Is Greenhill & Co., Inc. (NYSE:GHL) a buy right now? Hedge funds are taking a bullish view. The number of long hedge fund positions increased by 3 lately.
To most shareholders, hedge funds are seen as underperforming, outdated financial tools of yesteryear. While there are greater than 8000 funds in operation at present, we at Insider Monkey look at the bigwigs of this group, around 450 funds. Most estimates calculate that this group has its hands on most of the smart money’s total capital, and by tracking their best stock picks, we have brought to light a number of investment strategies that have historically outstripped the S&P 500 index. Our small-cap hedge fund strategy outpaced the S&P 500 index by 18 percentage points a year for a decade in our back tests, and since we’ve began to sharing our picks with our subscribers at the end of August 2012, we have topped the S&P 500 index by 23.3 percentage points in 8 months (check out a sample of our picks).
Just as key, optimistic insider trading activity is a second way to break down the marketplace. As the old adage goes: there are many stimuli for an executive to drop shares of his or her company, but just one, very obvious reason why they would buy. Many empirical studies have demonstrated the market-beating potential of this tactic if investors know where to look (learn more here).
Now, we’re going to take a look at the key action encompassing Greenhill & Co., Inc. (NYSE:GHL).
What have hedge funds been doing with Greenhill & Co., Inc. (NYSE:GHL)?
In preparation for this quarter, a total of 10 of the hedge funds we track held long positions in this stock, a change of 43% from one quarter earlier. With hedgies’ capital changing hands, there exists a select group of notable hedge fund managers who were upping their stakes considerably.
Of the funds we track, Citadel Investment Group, managed by Ken Griffin, holds the biggest position in Greenhill & Co., Inc. (NYSE:GHL). Citadel Investment Group has a $24 million position in the stock, comprising less than 0.1%% of its 13F portfolio. On Citadel Investment Group’s heels is Matthew Lindenbaum of Basswood Capital, with a $17.5 million position; 1.3% of its 13F portfolio is allocated to the stock. Remaining peers that hold long positions include Ken Fisher’s Fisher Asset Management, John Murphy’s Alydar Capital and Jim Simons’s Renaissance Technologies.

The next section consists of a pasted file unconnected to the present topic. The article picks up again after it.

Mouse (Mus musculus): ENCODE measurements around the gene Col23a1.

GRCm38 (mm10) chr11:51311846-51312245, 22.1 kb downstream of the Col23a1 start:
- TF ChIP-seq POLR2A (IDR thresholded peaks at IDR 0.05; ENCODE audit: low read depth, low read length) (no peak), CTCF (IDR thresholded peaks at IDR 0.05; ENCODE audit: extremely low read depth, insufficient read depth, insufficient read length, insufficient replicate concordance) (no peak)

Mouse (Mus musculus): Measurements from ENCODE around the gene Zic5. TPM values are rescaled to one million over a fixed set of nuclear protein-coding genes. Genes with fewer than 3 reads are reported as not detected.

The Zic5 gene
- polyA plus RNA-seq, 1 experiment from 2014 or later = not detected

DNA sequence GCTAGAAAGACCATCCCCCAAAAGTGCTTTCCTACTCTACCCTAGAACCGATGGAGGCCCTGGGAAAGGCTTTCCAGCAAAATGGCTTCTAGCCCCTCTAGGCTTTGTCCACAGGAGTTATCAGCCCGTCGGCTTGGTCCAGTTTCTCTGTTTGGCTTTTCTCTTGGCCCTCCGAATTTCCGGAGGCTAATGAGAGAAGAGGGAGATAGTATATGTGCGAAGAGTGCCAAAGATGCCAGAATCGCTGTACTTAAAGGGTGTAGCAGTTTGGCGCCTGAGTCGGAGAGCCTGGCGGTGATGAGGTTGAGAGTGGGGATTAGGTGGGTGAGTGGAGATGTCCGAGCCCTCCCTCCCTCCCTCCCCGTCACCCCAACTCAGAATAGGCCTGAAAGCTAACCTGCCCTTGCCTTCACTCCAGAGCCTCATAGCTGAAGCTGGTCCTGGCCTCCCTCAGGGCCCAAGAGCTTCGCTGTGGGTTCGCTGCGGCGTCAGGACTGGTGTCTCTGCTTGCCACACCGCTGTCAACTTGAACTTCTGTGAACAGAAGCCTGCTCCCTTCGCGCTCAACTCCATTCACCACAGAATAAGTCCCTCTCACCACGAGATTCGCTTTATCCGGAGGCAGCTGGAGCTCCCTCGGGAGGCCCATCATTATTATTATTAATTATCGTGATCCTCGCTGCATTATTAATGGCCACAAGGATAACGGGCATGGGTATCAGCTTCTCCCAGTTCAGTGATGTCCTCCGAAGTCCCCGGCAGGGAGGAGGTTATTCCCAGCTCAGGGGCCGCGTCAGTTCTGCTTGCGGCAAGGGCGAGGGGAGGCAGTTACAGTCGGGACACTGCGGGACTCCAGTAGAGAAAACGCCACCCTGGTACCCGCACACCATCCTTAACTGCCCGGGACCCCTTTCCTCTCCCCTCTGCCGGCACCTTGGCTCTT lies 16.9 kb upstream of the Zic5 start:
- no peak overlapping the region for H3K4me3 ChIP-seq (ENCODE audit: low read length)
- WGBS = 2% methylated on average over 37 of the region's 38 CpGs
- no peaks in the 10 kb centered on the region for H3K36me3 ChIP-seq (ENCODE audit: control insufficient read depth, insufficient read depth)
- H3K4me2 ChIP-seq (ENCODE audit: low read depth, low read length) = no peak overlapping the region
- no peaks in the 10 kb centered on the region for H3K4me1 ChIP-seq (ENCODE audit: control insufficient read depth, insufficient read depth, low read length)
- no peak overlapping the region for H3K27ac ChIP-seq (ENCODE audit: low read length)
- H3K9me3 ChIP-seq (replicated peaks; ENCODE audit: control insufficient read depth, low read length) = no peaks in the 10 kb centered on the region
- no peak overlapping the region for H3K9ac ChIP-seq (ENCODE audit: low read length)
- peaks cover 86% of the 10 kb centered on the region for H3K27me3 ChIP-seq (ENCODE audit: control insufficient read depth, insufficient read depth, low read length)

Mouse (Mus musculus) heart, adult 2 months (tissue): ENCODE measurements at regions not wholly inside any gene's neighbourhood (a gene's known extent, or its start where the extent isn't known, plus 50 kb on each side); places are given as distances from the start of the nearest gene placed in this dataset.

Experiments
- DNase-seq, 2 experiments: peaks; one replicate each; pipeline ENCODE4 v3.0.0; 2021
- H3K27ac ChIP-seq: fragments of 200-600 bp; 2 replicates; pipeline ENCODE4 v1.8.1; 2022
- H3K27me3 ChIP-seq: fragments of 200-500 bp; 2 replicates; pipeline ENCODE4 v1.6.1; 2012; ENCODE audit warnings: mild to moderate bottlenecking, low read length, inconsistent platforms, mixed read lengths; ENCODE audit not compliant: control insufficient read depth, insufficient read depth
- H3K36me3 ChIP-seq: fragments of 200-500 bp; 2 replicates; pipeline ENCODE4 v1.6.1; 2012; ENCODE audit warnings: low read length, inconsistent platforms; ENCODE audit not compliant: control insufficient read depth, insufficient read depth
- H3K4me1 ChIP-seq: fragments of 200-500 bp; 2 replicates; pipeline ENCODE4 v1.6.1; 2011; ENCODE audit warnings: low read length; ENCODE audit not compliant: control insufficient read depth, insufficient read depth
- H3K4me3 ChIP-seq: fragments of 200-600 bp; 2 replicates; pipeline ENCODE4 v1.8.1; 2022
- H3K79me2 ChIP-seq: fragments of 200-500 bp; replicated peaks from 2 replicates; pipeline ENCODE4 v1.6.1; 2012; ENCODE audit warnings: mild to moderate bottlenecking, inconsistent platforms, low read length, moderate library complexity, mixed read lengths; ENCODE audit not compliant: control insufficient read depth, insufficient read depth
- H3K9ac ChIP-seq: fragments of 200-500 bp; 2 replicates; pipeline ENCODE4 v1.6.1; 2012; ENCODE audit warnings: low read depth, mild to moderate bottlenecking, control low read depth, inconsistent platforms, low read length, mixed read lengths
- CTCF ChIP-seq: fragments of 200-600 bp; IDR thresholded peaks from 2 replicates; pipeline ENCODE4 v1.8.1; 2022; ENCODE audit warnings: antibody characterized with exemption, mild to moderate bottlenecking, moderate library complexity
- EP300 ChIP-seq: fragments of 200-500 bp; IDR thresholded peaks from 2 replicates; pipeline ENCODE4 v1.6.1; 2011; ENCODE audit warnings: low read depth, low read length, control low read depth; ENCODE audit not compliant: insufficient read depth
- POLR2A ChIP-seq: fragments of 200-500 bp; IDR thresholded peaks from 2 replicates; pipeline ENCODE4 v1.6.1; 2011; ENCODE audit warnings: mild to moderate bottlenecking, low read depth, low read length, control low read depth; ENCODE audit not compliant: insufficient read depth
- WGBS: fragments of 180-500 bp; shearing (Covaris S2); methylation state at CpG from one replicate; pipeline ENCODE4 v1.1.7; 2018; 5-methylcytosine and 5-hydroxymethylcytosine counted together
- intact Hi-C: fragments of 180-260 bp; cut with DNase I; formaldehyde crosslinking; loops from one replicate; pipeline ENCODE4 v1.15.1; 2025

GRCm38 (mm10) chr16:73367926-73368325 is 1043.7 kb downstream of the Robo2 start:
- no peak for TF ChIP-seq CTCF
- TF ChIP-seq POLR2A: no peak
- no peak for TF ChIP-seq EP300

Consequently, some big names have jumped into Greenhill & Co., Inc. (NYSE:GHL) headfirst. Alydar Capital, managed by John Murphy, created the most outsized position in Greenhill & Co., Inc. (NYSE:GHL). Alydar Capital had 12 million invested in the company at the end of the quarter. Israel Englander’s Millennium Management also made a $1.6 million investment in the stock during the quarter. The other funds with brand new GHL positions are Mike Vranos’s Ellington, D. E. Shaw’s D E Shaw, and Matthew Tewksbury’s Stevens Capital Management.
What do corporate executives and insiders think about Greenhill & Co., Inc. (NYSE:GHL)?
Insider trading activity, especially when it’s bullish, is particularly usable when the company in focus has seen transactions within the past half-year. Over the last 180-day time frame, Greenhill & Co., Inc. (NYSE:GHL) has seen zero unique insiders buying, and zero insider sales (see the details of insider trades here).
Let’s check out hedge fund and insider activity in other stocks similar to Greenhill & Co., Inc. (NYSE:GHL). These stocks are Oppenheimer Holdings Inc. (USA) (NYSE:OPY), Raymond James Financial, Inc. (NYSE:RJF), Knight Capital Group Inc. (NYSE:KCG), Investment Technology Group (NYSE:ITG), and Stifel Financial Corp. (NYSE:SF). This group of stocks belong to the investment brokerage – regional industry and their market caps match GHL’s market cap.